As many of you may know I am the president of APRA. For those of you who are not familiar with APRA, it stands for the Association for Professional Researchers for Advancement. I am not only honored to be in this position but I am fortunate to be the president during the 25th anniversary celebration. The association has over 2,000 members and has evolved considerably during my tenure on the board. I was elected to the board back in 2004 and, even since then, I have seen tremendous changes not only in the association but in the profession.
I was introduced to this incredible line of work back in 1996 when I was a development assistant at AIDS Project Los Angeles (APLA). I had no idea there was a profession dedicated to prospect research/prospect management. I came from the entertainment industry and while my superiors did not initially see it as a perfect fit for me I most certainly did. After all, I did research on the character I portrayed. I have always thought that one of the many responsibilities of a researcher is to provide a 3-dimensional view of the prospect just as I tried to create a 3-dimensional view of my characters. So when the prospect researcher at APLA left, I did not hesitate in applying for the position and I haven’t looked back since. Within one month of accepting the position, I was fortunate enough to attend an APRA International Conference inSan Diego. It was transformational and I knew at that moment that I had a new career. I also knew that after my three days with other like individuals at this extraordinary conference that I wanted to give back to this association. APRA was providing me with not only the tools and education to advance in my field but a whole new group of colleagues that were more than willing to help me. At that point the internet was just in its infancy for prospect research. Books, magazines and newspapers were your primary resource and the only possible meaning for Facebook could be a coffee table book of celebrity headshots. It was a simpler time however obtaining information took much longer and prospect research was something some organizations did not admit to doing.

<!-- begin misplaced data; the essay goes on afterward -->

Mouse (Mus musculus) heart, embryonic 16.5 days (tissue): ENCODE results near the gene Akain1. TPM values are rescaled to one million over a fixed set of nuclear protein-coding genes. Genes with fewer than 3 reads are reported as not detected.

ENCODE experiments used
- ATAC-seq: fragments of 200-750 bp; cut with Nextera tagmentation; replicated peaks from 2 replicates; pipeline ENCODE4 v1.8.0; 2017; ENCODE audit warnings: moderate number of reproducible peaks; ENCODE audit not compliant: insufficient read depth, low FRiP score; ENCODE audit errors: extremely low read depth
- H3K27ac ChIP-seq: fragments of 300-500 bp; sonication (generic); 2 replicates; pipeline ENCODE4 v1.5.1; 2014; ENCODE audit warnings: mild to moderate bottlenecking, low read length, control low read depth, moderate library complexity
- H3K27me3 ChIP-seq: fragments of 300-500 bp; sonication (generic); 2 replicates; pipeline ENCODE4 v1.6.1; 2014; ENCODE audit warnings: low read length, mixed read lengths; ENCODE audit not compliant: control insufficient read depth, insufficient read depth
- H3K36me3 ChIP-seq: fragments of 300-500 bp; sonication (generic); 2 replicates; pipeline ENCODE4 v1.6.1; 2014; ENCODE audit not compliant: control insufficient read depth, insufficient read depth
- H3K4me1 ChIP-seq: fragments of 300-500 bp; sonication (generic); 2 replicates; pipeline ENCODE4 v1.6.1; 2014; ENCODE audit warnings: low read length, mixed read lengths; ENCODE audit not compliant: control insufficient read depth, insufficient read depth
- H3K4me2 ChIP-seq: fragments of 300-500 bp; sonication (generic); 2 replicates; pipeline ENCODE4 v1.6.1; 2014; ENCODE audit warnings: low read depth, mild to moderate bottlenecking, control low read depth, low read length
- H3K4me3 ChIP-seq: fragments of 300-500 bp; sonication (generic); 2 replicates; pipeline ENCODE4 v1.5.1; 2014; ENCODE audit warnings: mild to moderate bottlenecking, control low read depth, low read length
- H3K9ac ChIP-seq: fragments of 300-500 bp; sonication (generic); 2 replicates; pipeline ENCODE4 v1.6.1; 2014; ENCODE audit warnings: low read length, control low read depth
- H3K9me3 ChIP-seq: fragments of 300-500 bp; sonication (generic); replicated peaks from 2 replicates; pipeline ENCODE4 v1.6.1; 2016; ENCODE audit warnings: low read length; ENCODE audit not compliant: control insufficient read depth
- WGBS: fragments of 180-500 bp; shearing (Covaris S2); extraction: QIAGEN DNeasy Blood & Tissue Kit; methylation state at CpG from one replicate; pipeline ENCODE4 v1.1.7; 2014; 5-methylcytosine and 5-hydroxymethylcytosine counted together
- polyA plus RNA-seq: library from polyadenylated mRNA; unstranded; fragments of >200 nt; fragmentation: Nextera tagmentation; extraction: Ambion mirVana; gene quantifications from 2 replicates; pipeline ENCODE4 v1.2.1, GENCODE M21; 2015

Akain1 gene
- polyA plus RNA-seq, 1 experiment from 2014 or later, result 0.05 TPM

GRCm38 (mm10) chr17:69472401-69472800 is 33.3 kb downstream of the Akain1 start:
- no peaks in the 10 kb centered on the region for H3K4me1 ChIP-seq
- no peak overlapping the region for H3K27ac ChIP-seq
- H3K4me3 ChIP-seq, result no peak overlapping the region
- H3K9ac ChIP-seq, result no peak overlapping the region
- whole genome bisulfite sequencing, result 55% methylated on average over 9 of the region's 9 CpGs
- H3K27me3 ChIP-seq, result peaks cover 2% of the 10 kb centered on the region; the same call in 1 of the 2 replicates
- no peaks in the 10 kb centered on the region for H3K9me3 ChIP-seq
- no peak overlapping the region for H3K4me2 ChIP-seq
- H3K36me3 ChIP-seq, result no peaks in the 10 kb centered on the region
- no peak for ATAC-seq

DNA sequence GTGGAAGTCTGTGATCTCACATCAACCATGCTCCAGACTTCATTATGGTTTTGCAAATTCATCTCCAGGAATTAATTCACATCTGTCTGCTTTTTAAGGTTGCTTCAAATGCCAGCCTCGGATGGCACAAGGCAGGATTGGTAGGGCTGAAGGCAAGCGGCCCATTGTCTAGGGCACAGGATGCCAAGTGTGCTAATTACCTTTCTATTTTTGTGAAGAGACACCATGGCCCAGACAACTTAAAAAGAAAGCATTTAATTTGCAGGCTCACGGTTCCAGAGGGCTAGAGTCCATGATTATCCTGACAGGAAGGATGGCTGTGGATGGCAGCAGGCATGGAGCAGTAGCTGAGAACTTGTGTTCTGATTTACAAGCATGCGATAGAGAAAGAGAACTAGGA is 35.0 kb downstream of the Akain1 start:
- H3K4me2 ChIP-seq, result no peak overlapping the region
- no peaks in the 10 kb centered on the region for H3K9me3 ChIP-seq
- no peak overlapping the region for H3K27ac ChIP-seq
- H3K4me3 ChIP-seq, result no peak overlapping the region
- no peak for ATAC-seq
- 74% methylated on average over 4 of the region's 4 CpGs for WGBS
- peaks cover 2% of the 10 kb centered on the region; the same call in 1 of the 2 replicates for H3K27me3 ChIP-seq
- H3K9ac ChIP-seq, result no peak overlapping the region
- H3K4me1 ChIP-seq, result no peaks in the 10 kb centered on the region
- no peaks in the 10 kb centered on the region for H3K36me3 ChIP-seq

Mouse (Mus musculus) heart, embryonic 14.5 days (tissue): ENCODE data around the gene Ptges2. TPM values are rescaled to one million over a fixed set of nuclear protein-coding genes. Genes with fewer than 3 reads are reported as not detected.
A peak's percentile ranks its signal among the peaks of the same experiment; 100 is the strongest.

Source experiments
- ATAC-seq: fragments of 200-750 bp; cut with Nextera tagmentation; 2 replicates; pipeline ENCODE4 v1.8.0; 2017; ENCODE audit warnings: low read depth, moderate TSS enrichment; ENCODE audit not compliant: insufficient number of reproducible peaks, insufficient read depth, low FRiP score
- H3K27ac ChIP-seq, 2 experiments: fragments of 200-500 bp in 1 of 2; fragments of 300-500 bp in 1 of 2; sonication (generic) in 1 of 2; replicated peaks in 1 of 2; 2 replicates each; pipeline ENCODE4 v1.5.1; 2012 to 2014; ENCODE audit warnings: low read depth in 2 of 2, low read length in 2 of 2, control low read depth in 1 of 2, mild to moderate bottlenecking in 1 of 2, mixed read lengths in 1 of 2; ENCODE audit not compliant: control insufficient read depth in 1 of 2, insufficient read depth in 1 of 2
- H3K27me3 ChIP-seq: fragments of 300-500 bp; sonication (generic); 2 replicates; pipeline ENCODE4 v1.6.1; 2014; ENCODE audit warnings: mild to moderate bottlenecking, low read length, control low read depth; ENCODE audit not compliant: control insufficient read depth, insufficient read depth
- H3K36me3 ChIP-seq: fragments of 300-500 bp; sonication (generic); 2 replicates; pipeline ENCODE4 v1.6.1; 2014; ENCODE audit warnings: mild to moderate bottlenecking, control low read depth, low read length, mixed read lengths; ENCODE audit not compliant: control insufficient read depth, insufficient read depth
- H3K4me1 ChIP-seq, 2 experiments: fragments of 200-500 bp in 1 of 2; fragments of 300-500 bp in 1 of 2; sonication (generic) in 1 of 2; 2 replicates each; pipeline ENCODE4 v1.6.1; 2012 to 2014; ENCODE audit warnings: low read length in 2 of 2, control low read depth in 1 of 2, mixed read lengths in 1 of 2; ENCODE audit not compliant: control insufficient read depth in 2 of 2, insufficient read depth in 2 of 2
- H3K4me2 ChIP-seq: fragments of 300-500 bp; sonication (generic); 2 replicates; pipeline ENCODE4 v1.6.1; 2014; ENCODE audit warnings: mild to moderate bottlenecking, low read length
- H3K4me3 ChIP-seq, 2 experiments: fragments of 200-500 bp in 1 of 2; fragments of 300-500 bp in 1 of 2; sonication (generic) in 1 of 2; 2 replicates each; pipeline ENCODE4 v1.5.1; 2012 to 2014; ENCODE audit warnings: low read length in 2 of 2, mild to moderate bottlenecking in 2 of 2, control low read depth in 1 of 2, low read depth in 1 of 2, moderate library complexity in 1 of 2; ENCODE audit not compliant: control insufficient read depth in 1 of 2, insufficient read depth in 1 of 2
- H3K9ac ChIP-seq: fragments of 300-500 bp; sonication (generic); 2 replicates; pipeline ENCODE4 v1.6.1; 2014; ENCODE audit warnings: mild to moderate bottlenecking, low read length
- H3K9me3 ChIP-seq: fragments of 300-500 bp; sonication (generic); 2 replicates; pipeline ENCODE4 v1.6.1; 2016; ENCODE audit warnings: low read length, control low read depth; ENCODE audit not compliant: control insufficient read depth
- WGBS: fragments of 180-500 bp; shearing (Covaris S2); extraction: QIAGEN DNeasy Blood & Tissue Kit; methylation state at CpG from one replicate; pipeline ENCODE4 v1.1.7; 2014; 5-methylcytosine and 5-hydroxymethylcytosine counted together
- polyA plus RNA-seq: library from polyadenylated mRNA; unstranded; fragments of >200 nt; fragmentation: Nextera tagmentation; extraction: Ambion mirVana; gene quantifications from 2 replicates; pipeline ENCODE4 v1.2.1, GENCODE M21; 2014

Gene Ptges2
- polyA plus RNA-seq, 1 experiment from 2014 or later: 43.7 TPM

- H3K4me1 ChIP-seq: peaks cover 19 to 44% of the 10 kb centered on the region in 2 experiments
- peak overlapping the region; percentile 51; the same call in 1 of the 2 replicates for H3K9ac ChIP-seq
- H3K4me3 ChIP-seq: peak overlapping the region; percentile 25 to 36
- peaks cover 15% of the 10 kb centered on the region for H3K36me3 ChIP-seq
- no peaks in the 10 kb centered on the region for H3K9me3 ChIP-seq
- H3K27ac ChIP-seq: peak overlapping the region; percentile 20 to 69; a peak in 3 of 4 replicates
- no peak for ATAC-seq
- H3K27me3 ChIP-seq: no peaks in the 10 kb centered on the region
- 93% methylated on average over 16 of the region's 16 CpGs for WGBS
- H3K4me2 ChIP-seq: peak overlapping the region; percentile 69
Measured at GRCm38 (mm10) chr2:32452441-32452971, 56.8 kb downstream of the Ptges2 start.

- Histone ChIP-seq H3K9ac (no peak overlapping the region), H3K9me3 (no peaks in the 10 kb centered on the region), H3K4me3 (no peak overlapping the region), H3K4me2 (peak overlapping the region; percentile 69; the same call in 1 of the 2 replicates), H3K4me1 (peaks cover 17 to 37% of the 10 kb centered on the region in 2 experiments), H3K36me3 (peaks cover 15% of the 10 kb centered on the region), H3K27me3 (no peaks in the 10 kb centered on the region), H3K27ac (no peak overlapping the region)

Now prospect research, data analysis, prospect management are at the “big boys table” and we are up and out of the basement and greatly involved in the strategy sessions being held by our fellow leaders. Now it is not a question of whether or not you do research at your organization, it is at what level and intensity. I am enthralled to see the changes that I have seen in the past 16 years and can only imagine where the next 25 years will take us. I am extremely proud of APRA and appreciative of the education I have received. I am starting my eighth consecutive year on the board of APRA and I can tell you it has grown in so many different ways. In addition, I have also been blessed with some really great friends along the way. Who else can say that they got married at the APRA conference? It was my APRA colleagues and friends who made it truly a special event. I guess when you look at it, I am what all organizations strive for – someone who is going to remain loyal for the rest of my life in some form or another. Be insightful and recognize those individuals who have a passion for your organization and make sure you involve them in unique and exciting ways.
So let us take some time to recognize those who provide this remarkable asset that ensures the organizations we work for meet their philanthropic dreams and goals. So if you are one of these fortunate individuals who provide this service, please take time to pat your self on the back and give yourself a standing ovation. If you have colleagues who provide this talent to your organization, take time to say thank you and a hearty congratulation to not only their work but to the association that is celebrating 25 extraordinary years!
*Michael Quevli is a consultant for Target Analytics. You may reach him at firstname.lastname@example.org.
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